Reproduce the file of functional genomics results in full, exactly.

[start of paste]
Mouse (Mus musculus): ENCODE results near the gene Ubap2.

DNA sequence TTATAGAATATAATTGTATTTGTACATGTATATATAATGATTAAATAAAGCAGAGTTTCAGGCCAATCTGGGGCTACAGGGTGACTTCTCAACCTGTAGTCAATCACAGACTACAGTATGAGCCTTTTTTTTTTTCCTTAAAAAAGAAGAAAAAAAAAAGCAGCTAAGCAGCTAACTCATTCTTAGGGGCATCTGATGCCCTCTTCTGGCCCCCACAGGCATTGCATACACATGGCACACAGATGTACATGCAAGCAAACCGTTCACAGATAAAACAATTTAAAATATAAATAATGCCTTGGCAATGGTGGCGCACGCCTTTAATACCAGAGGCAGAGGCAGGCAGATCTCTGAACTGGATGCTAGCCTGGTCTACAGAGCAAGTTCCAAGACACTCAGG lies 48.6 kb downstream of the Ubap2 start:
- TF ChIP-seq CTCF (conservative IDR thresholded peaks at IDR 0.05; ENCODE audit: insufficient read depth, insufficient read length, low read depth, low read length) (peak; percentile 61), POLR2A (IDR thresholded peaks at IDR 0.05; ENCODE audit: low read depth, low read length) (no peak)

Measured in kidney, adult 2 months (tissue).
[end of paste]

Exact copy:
Mouse (Mus musculus): ENCODE results near the gene Ubap2.

DNA sequence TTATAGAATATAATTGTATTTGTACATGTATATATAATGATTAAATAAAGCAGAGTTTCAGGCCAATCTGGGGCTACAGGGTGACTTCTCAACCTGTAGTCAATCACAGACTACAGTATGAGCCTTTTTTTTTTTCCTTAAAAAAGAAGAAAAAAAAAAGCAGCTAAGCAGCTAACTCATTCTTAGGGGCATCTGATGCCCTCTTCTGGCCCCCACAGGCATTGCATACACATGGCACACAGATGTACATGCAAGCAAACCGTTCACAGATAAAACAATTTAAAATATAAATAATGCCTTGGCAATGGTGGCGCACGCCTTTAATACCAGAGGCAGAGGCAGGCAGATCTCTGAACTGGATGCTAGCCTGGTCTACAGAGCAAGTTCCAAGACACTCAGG lies 48.6 kb downstream of the Ubap2 start:
- TF ChIP-seq CTCF (conservative IDR thresholded peaks at IDR 0.05; ENCODE audit: insufficient read depth, insufficient read length, low read depth, low read length) (peak; percentile 61), POLR2A (IDR thresholded peaks at IDR 0.05; ENCODE audit: low read depth, low read length) (no peak)

Measured in kidney, adult 2 months (tissue).